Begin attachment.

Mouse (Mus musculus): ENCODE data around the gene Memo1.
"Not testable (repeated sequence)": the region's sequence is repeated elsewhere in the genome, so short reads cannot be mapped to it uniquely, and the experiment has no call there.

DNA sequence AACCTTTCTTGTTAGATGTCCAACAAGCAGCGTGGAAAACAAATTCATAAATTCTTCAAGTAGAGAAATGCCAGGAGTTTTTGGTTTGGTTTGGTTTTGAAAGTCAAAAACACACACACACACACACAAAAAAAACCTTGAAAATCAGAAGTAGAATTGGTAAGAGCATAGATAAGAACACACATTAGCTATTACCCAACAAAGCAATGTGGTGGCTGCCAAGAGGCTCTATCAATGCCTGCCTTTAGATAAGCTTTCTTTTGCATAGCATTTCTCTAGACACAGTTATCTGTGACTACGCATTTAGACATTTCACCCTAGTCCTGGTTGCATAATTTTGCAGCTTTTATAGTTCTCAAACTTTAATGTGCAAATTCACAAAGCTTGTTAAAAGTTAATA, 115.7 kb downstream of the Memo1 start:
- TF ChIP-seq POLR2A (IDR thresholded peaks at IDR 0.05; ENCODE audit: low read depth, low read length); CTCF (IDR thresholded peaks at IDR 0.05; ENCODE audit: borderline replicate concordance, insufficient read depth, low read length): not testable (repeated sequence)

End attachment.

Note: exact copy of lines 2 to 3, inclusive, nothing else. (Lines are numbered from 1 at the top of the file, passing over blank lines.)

"Not testable (repeated sequence)": the region's sequence is repeated elsewhere in the genome, so short reads cannot be mapped to it uniquely, and the experiment has no call there.

DNA sequence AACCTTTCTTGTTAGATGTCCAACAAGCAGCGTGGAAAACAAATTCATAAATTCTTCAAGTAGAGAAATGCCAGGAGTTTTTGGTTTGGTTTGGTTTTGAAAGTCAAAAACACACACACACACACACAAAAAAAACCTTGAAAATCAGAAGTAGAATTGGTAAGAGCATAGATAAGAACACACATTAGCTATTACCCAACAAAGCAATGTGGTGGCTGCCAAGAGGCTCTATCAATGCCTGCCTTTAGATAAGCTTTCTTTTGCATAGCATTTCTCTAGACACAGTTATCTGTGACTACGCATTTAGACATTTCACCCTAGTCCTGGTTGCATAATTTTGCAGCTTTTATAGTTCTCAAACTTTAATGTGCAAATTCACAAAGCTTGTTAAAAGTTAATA, 115.7 kb downstream of the Memo1 start: